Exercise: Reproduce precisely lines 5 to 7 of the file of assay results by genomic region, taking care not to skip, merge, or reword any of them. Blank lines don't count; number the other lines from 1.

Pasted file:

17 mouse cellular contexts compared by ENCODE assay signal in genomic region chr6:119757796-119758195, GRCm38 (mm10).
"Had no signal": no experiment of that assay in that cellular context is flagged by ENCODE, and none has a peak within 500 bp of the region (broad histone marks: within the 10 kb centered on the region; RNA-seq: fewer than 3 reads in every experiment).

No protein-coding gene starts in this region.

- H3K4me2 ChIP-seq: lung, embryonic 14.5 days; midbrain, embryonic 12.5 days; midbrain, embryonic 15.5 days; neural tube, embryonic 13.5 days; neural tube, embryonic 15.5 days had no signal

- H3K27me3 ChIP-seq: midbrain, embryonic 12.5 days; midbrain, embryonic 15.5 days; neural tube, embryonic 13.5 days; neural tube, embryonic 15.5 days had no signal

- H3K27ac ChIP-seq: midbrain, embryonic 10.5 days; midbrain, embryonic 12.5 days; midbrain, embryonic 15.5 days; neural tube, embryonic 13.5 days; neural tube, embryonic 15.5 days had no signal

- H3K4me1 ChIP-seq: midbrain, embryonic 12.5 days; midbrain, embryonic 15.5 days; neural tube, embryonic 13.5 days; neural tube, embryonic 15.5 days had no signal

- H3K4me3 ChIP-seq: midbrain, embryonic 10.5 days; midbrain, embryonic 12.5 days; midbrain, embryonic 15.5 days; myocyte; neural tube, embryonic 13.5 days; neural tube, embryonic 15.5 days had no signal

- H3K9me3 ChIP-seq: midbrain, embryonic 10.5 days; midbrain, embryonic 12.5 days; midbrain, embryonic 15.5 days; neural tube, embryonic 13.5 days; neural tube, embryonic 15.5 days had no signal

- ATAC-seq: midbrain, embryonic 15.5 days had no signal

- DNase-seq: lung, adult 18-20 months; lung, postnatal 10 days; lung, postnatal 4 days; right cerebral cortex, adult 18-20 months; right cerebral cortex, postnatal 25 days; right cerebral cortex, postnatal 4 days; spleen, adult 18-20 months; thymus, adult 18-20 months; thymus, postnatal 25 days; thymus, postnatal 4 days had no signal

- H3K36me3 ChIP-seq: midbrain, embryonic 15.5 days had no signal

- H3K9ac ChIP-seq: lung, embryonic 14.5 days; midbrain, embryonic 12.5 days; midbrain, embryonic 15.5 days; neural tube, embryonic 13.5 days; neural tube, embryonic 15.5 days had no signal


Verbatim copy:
- H3K27me3 ChIP-seq: midbrain, embryonic 12.5 days; midbrain, embryonic 15.5 days; neural tube, embryonic 13.5 days; neural tube, embryonic 15.5 days had no signal

- H3K27ac ChIP-seq: midbrain, embryonic 10.5 days; midbrain, embryonic 12.5 days; midbrain, embryonic 15.5 days; neural tube, embryonic 13.5 days; neural tube, embryonic 15.5 days had no signal

- H3K4me1 ChIP-seq: midbrain, embryonic 12.5 days; midbrain, embryonic 15.5 days; neural tube, embryonic 13.5 days; neural tube, embryonic 15.5 days had no signal